EXCUSE. Unless this statement is followed with, “Here’s how I will make sure that doesn’t happen again,” it looks more like an excuse or passive-aggressive response. It demonstrates a level of awareness, but no call to action. It also shows no attempt at correcting or zapping future occurrences, which should be a red flag.

“You never set a deadline.” or “I didn’t know what time we were meeting.”

EXCUSE. Some of you may argue this point, and I stand firm that these are popular excuses (vs. mishaps). It’s not the sole responsibility of the manager to set a deadline. This is a joint effort. If you are a manager, make it an upfront agreement that if you don’t articulate a deadline, your team members should ask “By when?” Doing so will ensure deadlines are clearly articulated. If you want to create high-performing cultures, the first step is to coach the team to take personal accountability.

“The dog ate my homework.”

Let’s assume any version of this is a one-time MISHAP. It may be true that the dog ate the homework or the computer crashed, but we are nevertheless responsible for not having a back-up plan or cutting it too close to the deadline. One-off things happen to even the most responsible among us. A pattern of these responses is an excuse train that leads nowhere.

To correct mishaps and zap excuse-making, let’s take a closer look at how we, actively or inadvertently, make excuses or accept excuses from others.

  • Consider the areas of your life or work where you are more prone to make excuses. For example, maybe you overcommit or promise deliverables too close to deadlines, then make excuses for not delivering. Perhaps, you make excuses for not exercising, even though you’d like be more physically active. Most of us are prone to making excuses in certain situations.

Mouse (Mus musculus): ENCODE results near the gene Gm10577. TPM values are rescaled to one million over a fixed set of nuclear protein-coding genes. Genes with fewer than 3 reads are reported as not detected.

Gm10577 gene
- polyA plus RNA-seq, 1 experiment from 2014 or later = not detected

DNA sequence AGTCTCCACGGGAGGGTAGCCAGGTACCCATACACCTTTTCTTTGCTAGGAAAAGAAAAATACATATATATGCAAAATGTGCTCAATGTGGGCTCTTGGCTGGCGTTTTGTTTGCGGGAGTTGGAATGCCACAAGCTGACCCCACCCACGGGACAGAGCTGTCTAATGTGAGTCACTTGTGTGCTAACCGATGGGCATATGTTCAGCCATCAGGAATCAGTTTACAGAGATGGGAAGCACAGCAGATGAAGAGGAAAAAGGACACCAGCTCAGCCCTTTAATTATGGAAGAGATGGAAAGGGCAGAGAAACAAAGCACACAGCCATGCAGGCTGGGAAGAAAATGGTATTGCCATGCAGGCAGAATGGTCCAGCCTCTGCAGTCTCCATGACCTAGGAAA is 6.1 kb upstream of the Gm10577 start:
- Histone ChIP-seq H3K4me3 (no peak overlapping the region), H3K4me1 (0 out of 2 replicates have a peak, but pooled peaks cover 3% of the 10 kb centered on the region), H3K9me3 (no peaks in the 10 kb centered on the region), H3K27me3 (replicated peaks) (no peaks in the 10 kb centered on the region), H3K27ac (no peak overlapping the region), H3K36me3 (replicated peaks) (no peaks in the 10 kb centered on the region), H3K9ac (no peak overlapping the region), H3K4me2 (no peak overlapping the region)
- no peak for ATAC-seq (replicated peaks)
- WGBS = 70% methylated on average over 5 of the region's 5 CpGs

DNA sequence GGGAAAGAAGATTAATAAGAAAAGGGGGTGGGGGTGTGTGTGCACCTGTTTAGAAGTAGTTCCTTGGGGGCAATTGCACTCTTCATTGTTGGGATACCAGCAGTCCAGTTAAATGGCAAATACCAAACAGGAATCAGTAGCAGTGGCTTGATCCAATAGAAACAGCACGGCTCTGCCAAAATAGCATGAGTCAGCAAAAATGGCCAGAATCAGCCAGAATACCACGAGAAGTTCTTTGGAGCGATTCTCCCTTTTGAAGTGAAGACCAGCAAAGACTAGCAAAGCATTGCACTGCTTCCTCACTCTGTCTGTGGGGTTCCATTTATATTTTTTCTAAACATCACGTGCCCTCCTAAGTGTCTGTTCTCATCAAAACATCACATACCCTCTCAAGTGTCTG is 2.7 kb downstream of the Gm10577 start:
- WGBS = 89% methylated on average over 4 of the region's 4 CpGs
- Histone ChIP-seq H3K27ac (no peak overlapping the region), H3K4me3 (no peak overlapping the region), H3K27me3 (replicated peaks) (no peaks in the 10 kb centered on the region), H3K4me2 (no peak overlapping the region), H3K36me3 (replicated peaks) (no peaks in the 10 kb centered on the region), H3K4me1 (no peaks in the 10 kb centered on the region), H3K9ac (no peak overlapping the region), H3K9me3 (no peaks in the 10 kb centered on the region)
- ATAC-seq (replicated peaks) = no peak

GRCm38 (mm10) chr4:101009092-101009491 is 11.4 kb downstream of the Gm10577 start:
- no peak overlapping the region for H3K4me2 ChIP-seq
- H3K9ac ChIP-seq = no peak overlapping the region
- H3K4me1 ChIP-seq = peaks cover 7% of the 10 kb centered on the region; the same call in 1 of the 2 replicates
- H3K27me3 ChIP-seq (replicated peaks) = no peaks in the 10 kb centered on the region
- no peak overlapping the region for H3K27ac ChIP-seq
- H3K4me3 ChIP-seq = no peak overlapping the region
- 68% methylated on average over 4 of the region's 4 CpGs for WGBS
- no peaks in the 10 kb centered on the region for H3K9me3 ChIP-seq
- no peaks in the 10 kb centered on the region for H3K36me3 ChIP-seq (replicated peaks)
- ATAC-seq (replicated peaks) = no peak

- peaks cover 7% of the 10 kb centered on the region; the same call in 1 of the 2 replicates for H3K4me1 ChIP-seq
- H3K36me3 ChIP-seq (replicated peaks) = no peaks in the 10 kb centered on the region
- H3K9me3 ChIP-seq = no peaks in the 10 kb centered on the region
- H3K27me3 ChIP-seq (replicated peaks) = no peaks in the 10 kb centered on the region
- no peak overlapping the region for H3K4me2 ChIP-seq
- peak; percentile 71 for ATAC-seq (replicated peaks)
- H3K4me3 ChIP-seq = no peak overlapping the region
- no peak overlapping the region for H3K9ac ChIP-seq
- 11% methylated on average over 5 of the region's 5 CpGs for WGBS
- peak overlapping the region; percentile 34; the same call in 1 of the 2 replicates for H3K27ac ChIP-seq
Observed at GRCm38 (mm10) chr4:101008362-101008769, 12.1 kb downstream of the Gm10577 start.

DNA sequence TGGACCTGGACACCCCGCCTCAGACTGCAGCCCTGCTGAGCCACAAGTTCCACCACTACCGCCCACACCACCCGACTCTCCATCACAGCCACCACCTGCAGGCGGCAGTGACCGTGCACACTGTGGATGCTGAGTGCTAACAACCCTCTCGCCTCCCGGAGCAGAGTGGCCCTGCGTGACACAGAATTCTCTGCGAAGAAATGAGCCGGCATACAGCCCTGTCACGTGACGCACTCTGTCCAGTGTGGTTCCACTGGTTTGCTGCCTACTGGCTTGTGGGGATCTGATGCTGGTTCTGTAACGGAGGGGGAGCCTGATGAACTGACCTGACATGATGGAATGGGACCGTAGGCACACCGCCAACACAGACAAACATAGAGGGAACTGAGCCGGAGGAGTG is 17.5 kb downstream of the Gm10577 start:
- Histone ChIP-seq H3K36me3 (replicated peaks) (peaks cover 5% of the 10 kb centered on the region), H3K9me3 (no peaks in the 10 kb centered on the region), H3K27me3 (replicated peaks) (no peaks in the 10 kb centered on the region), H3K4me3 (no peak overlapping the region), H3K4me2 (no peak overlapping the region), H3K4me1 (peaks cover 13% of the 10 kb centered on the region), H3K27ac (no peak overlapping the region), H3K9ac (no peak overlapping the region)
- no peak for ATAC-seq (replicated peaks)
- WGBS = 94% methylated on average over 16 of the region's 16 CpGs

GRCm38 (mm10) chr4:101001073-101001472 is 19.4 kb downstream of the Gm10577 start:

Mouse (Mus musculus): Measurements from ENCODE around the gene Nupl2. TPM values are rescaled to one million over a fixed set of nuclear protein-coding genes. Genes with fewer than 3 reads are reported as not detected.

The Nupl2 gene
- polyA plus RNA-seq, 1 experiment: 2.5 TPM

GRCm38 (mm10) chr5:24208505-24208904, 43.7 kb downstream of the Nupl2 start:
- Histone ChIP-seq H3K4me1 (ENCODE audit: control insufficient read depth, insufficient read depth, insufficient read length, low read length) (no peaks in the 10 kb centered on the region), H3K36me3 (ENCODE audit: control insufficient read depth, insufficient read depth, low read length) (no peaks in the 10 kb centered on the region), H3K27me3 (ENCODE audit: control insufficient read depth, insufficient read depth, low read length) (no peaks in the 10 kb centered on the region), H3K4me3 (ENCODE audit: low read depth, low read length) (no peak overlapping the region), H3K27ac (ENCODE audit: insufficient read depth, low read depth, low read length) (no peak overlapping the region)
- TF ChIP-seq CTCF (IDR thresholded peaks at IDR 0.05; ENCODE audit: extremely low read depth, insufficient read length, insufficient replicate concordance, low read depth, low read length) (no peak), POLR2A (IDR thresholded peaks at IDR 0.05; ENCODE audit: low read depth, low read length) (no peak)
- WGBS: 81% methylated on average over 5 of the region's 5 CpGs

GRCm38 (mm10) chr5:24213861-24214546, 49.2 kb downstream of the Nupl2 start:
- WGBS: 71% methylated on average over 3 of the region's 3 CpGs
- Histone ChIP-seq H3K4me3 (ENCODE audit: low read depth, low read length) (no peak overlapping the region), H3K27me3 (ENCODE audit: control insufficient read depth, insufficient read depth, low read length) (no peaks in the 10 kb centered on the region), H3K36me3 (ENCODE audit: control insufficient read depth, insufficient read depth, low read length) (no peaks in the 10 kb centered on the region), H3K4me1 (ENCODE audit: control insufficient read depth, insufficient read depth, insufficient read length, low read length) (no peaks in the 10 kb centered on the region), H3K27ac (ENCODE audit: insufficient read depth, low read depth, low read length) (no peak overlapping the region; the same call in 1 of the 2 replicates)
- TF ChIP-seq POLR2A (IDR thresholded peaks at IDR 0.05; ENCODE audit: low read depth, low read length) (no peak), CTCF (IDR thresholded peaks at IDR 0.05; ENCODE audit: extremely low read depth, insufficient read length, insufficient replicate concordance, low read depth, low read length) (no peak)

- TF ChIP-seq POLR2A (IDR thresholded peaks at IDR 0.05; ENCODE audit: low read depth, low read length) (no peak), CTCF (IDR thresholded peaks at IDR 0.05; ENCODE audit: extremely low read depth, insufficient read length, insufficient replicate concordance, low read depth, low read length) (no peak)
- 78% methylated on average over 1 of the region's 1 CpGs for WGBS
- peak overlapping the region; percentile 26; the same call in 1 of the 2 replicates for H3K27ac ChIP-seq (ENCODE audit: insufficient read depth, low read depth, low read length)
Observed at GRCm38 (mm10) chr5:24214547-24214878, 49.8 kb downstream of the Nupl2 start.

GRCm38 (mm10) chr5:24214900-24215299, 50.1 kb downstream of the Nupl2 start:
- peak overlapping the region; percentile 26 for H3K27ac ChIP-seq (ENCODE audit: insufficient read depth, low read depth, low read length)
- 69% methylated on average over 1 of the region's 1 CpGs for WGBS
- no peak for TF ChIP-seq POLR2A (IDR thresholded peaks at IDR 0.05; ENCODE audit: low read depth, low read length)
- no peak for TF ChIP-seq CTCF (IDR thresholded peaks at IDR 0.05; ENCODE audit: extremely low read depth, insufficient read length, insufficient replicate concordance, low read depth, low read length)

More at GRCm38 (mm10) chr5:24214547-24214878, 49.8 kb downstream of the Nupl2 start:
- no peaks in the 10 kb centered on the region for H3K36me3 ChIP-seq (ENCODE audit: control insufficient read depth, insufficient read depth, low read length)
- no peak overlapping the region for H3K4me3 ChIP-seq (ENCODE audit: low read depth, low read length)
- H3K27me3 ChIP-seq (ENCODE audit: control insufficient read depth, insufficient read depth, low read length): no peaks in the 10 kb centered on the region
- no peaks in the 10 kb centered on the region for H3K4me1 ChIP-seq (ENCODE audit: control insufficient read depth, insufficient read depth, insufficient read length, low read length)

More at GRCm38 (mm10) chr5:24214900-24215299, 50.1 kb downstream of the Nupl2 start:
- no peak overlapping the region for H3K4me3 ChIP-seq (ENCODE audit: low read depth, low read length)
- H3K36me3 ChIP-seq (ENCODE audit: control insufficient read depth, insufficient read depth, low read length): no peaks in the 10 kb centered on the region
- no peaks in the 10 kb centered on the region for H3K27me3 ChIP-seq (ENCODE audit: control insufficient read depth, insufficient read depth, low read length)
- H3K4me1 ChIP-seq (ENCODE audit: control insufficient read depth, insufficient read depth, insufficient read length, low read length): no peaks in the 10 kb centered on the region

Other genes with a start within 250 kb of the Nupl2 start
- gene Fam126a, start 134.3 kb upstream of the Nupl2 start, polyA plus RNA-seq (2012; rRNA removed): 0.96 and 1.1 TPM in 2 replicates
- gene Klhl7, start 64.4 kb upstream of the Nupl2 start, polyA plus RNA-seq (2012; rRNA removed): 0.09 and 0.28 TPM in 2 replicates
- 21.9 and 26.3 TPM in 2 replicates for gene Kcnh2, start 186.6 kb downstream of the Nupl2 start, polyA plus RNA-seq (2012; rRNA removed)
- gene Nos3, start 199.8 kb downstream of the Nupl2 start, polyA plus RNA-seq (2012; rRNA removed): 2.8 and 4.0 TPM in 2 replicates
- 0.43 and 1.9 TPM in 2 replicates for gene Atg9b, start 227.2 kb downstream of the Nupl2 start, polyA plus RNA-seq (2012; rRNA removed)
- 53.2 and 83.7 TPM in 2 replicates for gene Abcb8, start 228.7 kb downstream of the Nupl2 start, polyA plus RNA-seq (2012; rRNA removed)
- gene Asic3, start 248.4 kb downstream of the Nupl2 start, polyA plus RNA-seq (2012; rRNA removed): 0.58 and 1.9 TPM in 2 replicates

• Identify one area in which you’d like to create an “excuse-free zone.” For example, if you commit to delivering something by a certain date, you may say “When I commit to a deadline, I deliver on it, no matter what.” Or “I will work out every Tuesday morning, even if it’s only for five minutes.” These seemingly small action steps can add up to powerful habits that zap excuse-making for good.
  • Identify an area in which you are prone to accept excuses from others. Ask yourself, “What’s holding me back from confronting or zapping this excuse?” Maybe you don’t want to be seen as confrontational or a “mean boss” or “difficult coworker.” Reprogram yourself by using powerful nonconfrontational open-ended questions instead. If someone doesn’t deliver on a deadline say, “What got in your way? How can you prioritize differently to deliver on time in the future?” That way, you help them reflect. As their manager, you can coach them to take positive future action steps.

Zapping excuse-making is a disciplined practice, and it starts with us personally. If we don’t fall prey to excuses ourselves, we feel more comfortable holding others accountable. Be kind to yourself and others. Set up an “excuse-free zone” and challenge one another to be impeccable in one area at a time.

Very few people NEVER make excuses. Most of us use more than are good for us. Zapping one here and there adds up to a high-accountability culture and an impeccable personal commitment.